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June 21, 2024

London Leads the UK in Safe and Connected Places to Bike, but England Still Lags Behind Europe

By: PeopleForBikes Staff

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The latest City Ratings, PeopleForBikes' annual program ranking global cities and towns on how good they are for biking, shows that while London continues to lead the way in England, the country as a whole continues to lag seriously behind its European counterparts. This new data may concern local cyclists and transportation advocates four years after the launch of Gear Change, the outgoing government’s flagship approach to bicycling.

Gear Change set out an ambitious target of having 50% of trips in towns and cities taken by foot or bike by 2030, yet this year's results show how little provision there continues to be for safe riding.

This year, the data for England includes London, Greater Manchester, the West Midlands, Yorkshire, Surrey, Cheshire, Oxford, Cambridge, and more. City Ratings scores and rankings measure the quality and connectivity of a city’s bike network, which includes protected bike lanes, bike paths, low-speed limits, and safe crossings.


London Leads the Way 

This year, 83 locations were rated in the UK, up from 53 last year. As with last year, London leads the way in England, with 16 of the 20 highest rated Boroughs being in the capital. The highest rated location, however, is Cambridge (84 out of 100). This is closely followed by Hackney and Islington, (both 82). These areas tend to have fewer ‘’high-stress’’ roads, that fracture the overall bike network, and feature low speed limits (20 mph). 

When looking at averages, London has a rating of 69, followed by Greater Manchester at 49 and the West Midlands at 46. The aim of this data is to spotlight the best cities and towns for bicycling, as well as provide city leaders and local advocates with actionable insights to make bicycling better in their communities. This comes at a time when political parties will be making commitments on transport and laying out their vision for active travel.

According to this year's results, the worst three boroughs in London are Bromley (52), Harrow (51), and Barnet (50). The disparity in provision within London shows the scale of the challenge more widely. 

England Continues to Lag Behind European Countries 

When looking at the ratings for European locations, four countries fill the top ten cities. Unsurprisingly, the Netherlands has five cities in the top ten: The Hague (89), Utrecht (86), Almere (85), Eindhoven (85), and Amsterdam (85). France and Belgium each have two cities in the top ten, with Germany having one. Paris comes in second place, just behind The Hague with a rating of 87. This is testament to the bold and drastic action that Mayor Anne Hidalgo has taken since first being elected in 2014.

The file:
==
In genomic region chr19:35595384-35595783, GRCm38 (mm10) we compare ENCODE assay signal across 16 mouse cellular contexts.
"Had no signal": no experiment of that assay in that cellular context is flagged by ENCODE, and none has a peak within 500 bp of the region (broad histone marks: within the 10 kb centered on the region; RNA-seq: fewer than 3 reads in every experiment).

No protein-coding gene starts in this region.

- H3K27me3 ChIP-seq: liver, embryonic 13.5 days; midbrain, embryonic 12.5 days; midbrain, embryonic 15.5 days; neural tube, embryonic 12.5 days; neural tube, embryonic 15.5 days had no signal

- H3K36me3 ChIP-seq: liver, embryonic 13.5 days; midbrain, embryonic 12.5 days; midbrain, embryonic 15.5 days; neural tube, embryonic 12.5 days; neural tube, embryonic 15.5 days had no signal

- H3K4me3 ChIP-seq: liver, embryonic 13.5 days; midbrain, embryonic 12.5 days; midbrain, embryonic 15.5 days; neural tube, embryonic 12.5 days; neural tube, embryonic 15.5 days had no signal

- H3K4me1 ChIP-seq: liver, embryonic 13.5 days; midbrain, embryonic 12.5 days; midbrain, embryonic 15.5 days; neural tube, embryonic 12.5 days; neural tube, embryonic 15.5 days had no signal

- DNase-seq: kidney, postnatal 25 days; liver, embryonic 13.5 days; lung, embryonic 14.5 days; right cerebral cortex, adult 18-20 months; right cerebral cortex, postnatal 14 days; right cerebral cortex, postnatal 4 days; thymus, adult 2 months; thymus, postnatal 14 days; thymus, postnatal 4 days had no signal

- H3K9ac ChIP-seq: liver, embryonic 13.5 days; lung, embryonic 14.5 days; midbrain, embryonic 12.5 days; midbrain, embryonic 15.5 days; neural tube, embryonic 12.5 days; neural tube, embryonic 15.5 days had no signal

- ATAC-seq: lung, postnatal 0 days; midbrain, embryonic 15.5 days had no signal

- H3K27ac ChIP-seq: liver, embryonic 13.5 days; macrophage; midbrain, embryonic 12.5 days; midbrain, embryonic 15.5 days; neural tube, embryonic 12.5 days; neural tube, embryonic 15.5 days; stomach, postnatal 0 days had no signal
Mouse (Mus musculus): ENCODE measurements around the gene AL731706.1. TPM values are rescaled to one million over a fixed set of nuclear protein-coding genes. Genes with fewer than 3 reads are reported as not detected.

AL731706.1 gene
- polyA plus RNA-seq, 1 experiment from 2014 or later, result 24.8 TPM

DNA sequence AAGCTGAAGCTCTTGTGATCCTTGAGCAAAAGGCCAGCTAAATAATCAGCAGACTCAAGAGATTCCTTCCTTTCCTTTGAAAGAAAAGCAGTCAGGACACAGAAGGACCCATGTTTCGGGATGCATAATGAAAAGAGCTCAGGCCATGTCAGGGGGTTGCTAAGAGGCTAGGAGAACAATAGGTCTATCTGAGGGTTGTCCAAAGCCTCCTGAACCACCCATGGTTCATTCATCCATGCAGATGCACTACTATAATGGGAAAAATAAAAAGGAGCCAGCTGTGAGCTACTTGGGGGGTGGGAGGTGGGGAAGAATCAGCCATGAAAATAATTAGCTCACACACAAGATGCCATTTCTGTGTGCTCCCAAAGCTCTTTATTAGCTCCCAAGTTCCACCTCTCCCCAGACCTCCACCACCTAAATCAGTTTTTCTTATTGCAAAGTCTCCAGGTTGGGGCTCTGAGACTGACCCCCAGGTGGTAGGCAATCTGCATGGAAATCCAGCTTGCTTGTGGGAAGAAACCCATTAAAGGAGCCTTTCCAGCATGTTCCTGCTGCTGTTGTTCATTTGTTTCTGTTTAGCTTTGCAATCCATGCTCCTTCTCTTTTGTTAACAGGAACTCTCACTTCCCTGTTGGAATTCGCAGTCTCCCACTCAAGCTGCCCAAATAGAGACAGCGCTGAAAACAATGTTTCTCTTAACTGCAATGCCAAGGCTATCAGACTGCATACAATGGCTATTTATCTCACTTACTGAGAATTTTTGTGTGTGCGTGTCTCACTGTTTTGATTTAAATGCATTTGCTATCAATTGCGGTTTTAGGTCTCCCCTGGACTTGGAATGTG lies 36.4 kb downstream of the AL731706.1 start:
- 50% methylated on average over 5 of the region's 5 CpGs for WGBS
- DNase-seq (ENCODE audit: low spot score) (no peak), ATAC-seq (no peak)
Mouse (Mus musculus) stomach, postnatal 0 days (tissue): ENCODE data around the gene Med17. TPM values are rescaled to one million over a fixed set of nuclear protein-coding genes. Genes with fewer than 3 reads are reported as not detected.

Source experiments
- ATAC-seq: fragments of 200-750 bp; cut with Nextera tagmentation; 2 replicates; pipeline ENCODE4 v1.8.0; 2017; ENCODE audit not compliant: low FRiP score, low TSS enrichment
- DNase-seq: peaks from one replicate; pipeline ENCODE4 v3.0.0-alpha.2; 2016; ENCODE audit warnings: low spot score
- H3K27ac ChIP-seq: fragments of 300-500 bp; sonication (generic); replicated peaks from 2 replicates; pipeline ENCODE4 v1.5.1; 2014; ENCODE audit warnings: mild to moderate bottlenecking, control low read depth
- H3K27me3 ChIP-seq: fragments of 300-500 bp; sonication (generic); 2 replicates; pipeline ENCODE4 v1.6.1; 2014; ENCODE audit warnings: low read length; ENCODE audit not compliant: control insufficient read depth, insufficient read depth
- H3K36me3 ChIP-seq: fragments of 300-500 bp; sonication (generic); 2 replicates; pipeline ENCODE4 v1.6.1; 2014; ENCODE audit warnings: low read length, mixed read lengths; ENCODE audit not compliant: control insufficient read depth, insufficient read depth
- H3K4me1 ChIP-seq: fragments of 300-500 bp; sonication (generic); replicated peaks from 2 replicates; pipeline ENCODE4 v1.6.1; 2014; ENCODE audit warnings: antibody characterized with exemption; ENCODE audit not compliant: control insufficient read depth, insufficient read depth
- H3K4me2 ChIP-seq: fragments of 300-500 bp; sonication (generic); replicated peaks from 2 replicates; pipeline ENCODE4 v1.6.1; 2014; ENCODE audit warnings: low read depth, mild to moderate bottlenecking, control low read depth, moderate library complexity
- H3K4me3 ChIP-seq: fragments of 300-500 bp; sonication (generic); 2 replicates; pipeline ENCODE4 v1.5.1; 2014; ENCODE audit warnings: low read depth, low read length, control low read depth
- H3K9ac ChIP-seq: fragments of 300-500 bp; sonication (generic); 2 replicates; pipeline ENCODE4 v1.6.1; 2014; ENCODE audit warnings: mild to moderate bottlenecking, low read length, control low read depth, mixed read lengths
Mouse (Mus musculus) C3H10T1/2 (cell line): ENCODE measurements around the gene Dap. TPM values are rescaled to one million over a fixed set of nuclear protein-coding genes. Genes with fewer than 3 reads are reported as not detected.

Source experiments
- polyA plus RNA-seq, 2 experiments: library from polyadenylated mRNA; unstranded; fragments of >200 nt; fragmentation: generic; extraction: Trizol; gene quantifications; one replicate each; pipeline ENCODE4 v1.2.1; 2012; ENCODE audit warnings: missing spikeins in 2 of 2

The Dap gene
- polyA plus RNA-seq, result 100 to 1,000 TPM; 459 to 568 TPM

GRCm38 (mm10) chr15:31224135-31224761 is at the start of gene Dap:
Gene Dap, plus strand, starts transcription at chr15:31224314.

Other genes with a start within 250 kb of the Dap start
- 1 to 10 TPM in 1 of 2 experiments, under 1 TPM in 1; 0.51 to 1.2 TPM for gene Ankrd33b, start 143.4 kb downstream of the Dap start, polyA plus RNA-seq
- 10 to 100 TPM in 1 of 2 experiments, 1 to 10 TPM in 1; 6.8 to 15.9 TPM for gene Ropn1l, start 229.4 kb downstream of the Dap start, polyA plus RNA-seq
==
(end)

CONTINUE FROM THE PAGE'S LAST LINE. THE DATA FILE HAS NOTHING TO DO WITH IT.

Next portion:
When compared to international cities, three London boroughs are ranked among the top 20 overall. Hackney in 13th (82), Islington in 15th (82), and Southwark in 19th (80). This high performance from London boroughs shows what can be done when there is clear funding and political commitment to more bike infrastructure. Mayor Sadiq Khan was recently re-elected on a strong mandate for a third term, having introduced an Ultra Low Emission Zone (ULEZ) and pledged to continue increasing bike infrastructure. 

West Midlands and Greater Manchester 

The West Midlands and Greater Manchester have seen considerable commitments to cycling in recent years. In Greater Manchester, Mayor Andy Burnham initiated the Bee Network, an integrated approach to transport which includes cycling. However, he has faced some criticism for rejecting a Clean Air Zone, which could have positively impacted the level of traffic on roads. The lack of safe bike infrastructure and progress is reflected in the lower average rating for Greater Manchester, lagging behind London with an average score of 49. 

The West Midlands, which includes the city of Birmingham, will be keen to lay its claim as the UK’s second city but lags behind Manchester in the 2024 ratings. The area has seen huge investment and strong delivery progress under the leadership of outgoing Mayor Andy Street — with local advocates highlighting the need for equal ambition from new Labour Mayor Richard Parker.

With England currently in the middle of a General Election, advocates and local authorities will look to any incoming government for clarity on its approach to active travel. PeopleForBikes hopes that this campaign will give activists and key stakeholders the data to make the case for safer bike infrastructure and its many benefits. 

"The data for England clearly shows not only a divide between London and other cities but between England and other European countries. We’re hopeful that the data surfaces valuable lessons for local authorities, advocates, and everyone who wants to see more and better bike infrastructure," said PeopleForBikes President and CEO Jenn Dice. "Cambridge's top ranking and the strong performance of several London boroughs demonstrate what is possible with committed leadership and investment in safe and accessible biking. Through City Ratings, we want to celebrate these successes and provide actionable steps for city leaders and advocates to improve bike infrastructure in their communities. As political parties outline their visions for transportation and recreation, they must prioritize active transportation to create healthier, more sustainable cities."

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Bike NetworksCity Riding
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